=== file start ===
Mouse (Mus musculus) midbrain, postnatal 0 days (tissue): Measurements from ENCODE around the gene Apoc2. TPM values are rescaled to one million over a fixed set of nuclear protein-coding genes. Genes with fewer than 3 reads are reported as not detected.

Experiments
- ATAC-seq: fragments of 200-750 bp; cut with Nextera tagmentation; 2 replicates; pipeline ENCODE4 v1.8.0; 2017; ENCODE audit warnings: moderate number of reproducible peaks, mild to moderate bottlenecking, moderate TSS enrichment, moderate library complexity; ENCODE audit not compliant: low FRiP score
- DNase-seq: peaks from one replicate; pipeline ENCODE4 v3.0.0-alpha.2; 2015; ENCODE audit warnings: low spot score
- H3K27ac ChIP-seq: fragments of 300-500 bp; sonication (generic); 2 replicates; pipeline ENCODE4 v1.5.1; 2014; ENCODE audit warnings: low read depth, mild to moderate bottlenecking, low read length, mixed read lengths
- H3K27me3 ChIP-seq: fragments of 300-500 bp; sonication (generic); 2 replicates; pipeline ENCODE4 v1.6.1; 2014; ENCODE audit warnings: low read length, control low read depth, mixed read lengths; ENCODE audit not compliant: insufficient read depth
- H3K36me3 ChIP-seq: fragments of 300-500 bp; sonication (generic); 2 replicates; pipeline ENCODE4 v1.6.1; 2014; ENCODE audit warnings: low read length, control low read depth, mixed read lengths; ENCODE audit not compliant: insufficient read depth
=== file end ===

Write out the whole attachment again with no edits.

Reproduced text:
Mouse (Mus musculus) midbrain, postnatal 0 days (tissue): Measurements from ENCODE around the gene Apoc2. TPM values are rescaled to one million over a fixed set of nuclear protein-coding genes. Genes with fewer than 3 reads are reported as not detected.

Experiments
- ATAC-seq: fragments of 200-750 bp; cut with Nextera tagmentation; 2 replicates; pipeline ENCODE4 v1.8.0; 2017; ENCODE audit warnings: moderate number of reproducible peaks, mild to moderate bottlenecking, moderate TSS enrichment, moderate library complexity; ENCODE audit not compliant: low FRiP score
- DNase-seq: peaks from one replicate; pipeline ENCODE4 v3.0.0-alpha.2; 2015; ENCODE audit warnings: low spot score
- H3K27ac ChIP-seq: fragments of 300-500 bp; sonication (generic); 2 replicates; pipeline ENCODE4 v1.5.1; 2014; ENCODE audit warnings: low read depth, mild to moderate bottlenecking, low read length, mixed read lengths
- H3K27me3 ChIP-seq: fragments of 300-500 bp; sonication (generic); 2 replicates; pipeline ENCODE4 v1.6.1; 2014; ENCODE audit warnings: low read length, control low read depth, mixed read lengths; ENCODE audit not compliant: insufficient read depth
- H3K36me3 ChIP-seq: fragments of 300-500 bp; sonication (generic); 2 replicates; pipeline ENCODE4 v1.6.1; 2014; ENCODE audit warnings: low read length, control low read depth, mixed read lengths; ENCODE audit not compliant: insufficient read depth